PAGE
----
3 Diet Myths Busted
Don’t let the rapidly approaching diet season fool you3 Diet Myths Busted: Don’t let the rapidly approaching diet season fool you
By Abby Wilson, RDN, LD, CDE
Myth #1: Fad diets work.
Truth: Fad diets are like bad fashion. Disco bell-bottoms and crushed velvet suits, anyone? Fad diets are re-packaged almost every year with new accessories and blingy-tech to keep them appealing. They also sell inadequacy: if diet companies can make you think you aren’t good enough without them, you will be more tempted to buy into the myth.
Be aware of advertising that promises rapid weight loss. Any diet (such as the grapefruit diet, bone broth diet, or the forever recycled HCG diet) tend to make claims like “Lose 10 pound in less than 7 days!” These diets are extremely low calorie—of course you would lose weight eating only 800 calories! However, the diets are not sustainable. Extremely restricted diets put you risk of becoming malnourished and hangry. Avoid diets that make wild health claims, like controlling the body’s pH or curing diabetes. Foods cannot change the body’s pH. Only a serious illness will—and when your body’s pH changes, you will require medical treatment and even hospitalization! If lemon juice and honey could cure diabetes, wouldn’t everyone with diabetes be cured by now? Just say no to health claims that seem too good to be true… because they probably are.
Myth #2: Low-carb diets are best for health and weight loss.
Truth: Carbohydrates, frequently referred to as “carbs,” provide the BEST source of fuel to the brain. Did you know your brain requires nearly 120 grams daily of glucose? Glucose is a primary source of carbohydrate in our foods. “Glucose is virtually the sole fuel for the human brain, except during prolonged starvation,” according to an article from the scientific journal Biochemistry (Berg JM, 2002). In one day, your brain burns through almost 420 calories—which is about 105 grams of carbs. Eating much less than 105 grams of carbs per day could put your brain on the struggle bus. When your brain doesn’t have enough glucose, communication between those neurons in the brain can break down (Edwards, 2017).
Glucose is also the primary source of fuel for every cell in the body. So if you’re on a low-carb diet, your whole body might be low on fuel! Instead of eating very low amounts of carbs, cut down on added sugars. Aim to get your carbs in moderation—large amounts of carbs may overwhelm the body. Try nutritious foods that are high in fiber such as whole fruits, beans, lentils, or whole grains like steel cut oats. If you have diabetes, speak with a registered dietitian or a certified diabetes educator to learn how to manage carbs for individual needs.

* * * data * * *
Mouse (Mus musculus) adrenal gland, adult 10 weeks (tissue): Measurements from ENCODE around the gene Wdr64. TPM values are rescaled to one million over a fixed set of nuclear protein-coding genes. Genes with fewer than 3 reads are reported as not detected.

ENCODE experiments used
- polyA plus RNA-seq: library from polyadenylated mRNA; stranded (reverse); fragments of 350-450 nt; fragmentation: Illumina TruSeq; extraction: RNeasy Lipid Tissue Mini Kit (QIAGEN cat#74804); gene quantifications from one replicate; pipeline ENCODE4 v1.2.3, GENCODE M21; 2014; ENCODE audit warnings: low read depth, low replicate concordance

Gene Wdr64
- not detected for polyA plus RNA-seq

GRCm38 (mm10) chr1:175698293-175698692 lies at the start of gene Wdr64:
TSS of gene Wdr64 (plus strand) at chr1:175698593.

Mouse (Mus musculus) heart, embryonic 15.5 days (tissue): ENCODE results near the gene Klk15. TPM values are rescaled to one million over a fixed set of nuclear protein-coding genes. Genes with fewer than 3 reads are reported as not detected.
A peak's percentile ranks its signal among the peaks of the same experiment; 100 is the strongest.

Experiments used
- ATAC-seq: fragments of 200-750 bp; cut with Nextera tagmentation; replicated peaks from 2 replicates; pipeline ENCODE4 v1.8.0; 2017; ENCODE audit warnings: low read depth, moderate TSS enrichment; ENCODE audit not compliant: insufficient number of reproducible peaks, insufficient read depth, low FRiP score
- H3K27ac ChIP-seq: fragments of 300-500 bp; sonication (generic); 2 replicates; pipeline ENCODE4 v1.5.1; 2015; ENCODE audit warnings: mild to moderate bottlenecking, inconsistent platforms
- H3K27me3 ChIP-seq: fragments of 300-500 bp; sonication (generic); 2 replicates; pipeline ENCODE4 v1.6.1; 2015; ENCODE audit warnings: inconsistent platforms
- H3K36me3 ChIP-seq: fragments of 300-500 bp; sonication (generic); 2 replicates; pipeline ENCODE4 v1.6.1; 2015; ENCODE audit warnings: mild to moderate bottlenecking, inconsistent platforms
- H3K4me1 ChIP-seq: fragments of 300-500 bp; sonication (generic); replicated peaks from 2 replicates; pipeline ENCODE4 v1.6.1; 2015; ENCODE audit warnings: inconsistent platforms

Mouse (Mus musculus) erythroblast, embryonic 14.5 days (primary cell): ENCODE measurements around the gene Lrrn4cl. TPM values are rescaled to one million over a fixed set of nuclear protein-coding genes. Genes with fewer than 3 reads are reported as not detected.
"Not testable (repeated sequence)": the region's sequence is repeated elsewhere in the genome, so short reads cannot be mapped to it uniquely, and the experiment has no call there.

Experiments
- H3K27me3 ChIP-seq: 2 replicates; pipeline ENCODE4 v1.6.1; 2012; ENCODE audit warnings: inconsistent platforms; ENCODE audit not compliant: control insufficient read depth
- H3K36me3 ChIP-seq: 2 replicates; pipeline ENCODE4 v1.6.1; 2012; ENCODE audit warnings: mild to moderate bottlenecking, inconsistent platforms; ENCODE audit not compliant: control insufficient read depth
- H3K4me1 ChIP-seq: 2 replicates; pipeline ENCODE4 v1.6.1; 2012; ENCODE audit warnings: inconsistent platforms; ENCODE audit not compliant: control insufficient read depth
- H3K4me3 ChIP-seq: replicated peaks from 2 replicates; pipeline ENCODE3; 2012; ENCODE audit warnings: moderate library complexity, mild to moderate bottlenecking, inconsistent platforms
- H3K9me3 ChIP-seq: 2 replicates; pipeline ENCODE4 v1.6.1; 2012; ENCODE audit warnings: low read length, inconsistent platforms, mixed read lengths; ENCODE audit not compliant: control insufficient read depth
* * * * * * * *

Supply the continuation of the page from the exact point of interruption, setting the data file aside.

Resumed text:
Myth #3: If I’m not on a diet, I’m not taking care of my health.
Truth: Dieting does not equal health. A study from Frontiers in Psychology (Lowe MR, 2013) has found that dieting or restrictive eating are predictors of weight gain. Dieting also has been identified as a risk factor for eating disorders and disordered eating behaviors (Keel PK, 2013). Not the outcome you were probably expecting, right? But all is not lost in the pursuit of better health. Instead of classic dieting, look at health through a new lens. Try this analogy: Health is like a three-legged stool. The three legs of health are: physical activity, balanced nutrition, and mental wellness. Take one of those legs away, and your stool will fall out from under you. Instead of going on a diet when the New Year arrives, try one of these simple goals to improve health:
- Finding joyful ways to move your body and move more often: Walk with friends instead going for drinks. Try an outdoor sport like hiking, skiing, or biking instead of being a slave to the treadmill. Have a dance party with your kids instead of watching Netflix.
- Try gentle nutrition: Honor your hunger. Honor your fullness. Eat more plants: whole fruits, vegetables of all colors, beans, and legumes. Find satisfaction in your meals (if you are satisfied, likely you will eat less overall).
- Take steps towards caring for your mental health—your brain is an organ too, just like your heart:Spend more time connecting with your loved ones (and I don’t mean on Facebook!). Practice self-care. Don’t shy away from therapy or counseling.
Berg JM, T. J. (2002). Each Organ Has a Unique Metabolic Profile. (W. H. Freeman, Ed.) Biochemistry(5th), Section 30.2. Retrieved from https://www.ncbi.nlm.nih.gov/books/NBK22436/.
Edwards, S. (2017). Sugar and the Brain. On the Brain: The Harvard Mahoney Neuroscience Institute Letter. Massachusetts. Retrieved from //neuro.hms.harvard.edu/harvard-mahoney-neuroscience-institute/brain-newsletter/and-brain-series/sugar-and-brain
Lowe, M. R., Doshi, S. D., Katterman, S. N., & Feig, E. H. (2013). Dieting and restrained eating as prospective predictors of weight gain. Frontiers in Psychology, 4, 577. //doi.org/10.3389/fpsyg.2013.00577
Keel, P. K. and Forney, K. J. (2013), Psychosocial risk factors for eating disorders. Int. J. Eat. Disord., 46: 433–439. doi:10.1002/eat.22094